Haunting and ebullient, The Wind Rises soars above the fold as Miyazaki’s most profound and personal adventure.
Not since I experienced the heart-string plucking of Hayao Miyazaki’s Oscar-winning Spirited Away have I seen the director’s deep and emotional passion so fully caulk his work. The now 73-year-old gentleman’s purported last work is a masterpiece of narrative, capturing and commenting beautifully both on the state of his country pre-WWII and on people’s intrinsic desires towards rising above themselves and their culture to change the world for the better.
The Wind Rises offers a deeply personal adventure into the life of Jirô Horikoshi – a blooming star of the Land of the Rising Sun during the early 20th century. His optimism and work in engineering helps bring Japan out of its slump following the 1923 Kanto earthquake with the revitalization of the nation’s aviation industry, while simultaneously creating one of the most iconic and terrifying machines of the second World War. Driven by a passion to create beautiful airplanes, Jirô works tirelessly to craft the perfect plane, all the while falling into destiny’s design with a charming woman. A darkly real tale, the film hinges around the fascinating idea that, as circumstances amount, we must “tenter de vivre!” – try to live.
Unlike his prior work which flows with a natural Hollywood style, Wind is reminiscent of the great movements in the cinema arts: Italian NeoRealism and the French New Wave. Look no further than the whimsical score (appropriately titled “A Journey”) headed by a lilting, gypsy-esque accordion and the distinct fret-work of the Spanish Guitar, and it becomes evident. The film’s pace and tone left me with the awe and wonder I know as if I had seen Bicycle Theives again or Godard’s Breathless; it is like a heavy pendant one puts on and wears the weight around for a day.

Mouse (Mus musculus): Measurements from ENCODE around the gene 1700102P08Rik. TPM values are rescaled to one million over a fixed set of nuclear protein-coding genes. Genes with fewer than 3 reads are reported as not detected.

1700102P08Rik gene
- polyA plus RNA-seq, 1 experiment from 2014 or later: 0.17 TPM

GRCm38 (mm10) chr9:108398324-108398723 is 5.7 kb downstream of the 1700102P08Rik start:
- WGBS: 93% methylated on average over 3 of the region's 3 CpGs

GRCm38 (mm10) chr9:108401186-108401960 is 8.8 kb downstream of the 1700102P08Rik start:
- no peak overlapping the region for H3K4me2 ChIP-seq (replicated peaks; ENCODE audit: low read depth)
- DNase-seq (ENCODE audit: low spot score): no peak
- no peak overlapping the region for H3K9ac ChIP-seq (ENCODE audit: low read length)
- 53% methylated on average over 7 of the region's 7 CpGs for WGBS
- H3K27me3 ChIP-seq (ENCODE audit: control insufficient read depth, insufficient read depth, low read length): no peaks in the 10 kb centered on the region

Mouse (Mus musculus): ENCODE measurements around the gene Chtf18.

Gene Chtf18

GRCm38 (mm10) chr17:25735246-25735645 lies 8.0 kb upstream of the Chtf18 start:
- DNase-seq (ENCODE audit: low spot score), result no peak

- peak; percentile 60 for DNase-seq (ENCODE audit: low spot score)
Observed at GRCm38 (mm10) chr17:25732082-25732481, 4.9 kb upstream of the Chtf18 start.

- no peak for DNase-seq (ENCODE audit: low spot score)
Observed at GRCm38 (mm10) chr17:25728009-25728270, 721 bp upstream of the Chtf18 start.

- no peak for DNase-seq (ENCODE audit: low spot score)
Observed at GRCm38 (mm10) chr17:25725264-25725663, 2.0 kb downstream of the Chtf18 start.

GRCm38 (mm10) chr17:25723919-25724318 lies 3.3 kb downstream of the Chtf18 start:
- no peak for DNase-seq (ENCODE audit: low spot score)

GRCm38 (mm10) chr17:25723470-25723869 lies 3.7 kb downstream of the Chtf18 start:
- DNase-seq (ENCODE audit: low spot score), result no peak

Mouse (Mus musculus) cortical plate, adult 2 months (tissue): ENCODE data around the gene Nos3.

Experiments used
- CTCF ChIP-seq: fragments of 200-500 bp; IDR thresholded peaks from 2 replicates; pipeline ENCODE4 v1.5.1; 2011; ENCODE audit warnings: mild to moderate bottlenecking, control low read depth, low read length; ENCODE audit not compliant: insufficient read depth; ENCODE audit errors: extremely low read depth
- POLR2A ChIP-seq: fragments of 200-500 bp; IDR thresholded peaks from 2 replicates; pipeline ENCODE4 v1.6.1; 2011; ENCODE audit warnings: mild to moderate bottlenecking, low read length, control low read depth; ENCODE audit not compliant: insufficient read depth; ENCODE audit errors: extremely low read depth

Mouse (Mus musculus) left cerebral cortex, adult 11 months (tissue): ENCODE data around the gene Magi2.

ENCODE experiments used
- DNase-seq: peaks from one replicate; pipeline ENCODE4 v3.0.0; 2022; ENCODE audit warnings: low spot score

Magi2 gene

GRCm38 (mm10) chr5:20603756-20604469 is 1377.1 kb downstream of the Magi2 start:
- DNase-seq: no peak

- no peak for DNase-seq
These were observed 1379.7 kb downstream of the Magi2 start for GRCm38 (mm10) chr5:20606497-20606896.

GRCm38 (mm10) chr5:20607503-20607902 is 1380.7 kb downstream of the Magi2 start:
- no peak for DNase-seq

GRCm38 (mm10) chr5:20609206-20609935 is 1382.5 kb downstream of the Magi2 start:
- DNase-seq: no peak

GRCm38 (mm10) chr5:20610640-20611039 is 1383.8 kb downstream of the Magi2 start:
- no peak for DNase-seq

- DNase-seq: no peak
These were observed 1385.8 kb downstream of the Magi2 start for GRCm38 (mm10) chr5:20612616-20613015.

With a fantastic and surprising voice cast behind the Dubbed version – including John Krasinski, Martin Short, and Werner Herzog – the only element which blocked me from the film was the performance of Jirô by Joseph Gordon Levitt. Whether it was the blankly animated optimism which he always exuded, or the matching lackluster voice which Levitt lent the character, Jirô seemed at times unaware of the events around him, so lost in his dreams he was.
Regardless of this minor trifle, The Wind Rises proves itself worthy of the critical praise given it. A bold testament to a single man’s dream of improving the world around him, Jirô perfectly personifies the hopes and desires director Miyazaki has infused into each of his films. This movie glides valiantly on concepts built of High Art, and takes its viewers on a v flight of fancy. If this is indeed to be his last work, the world and this reviewer bows in respect to the Japanese Master of animated stories, and salutes him for a perfect film with which to sail off into the sunset.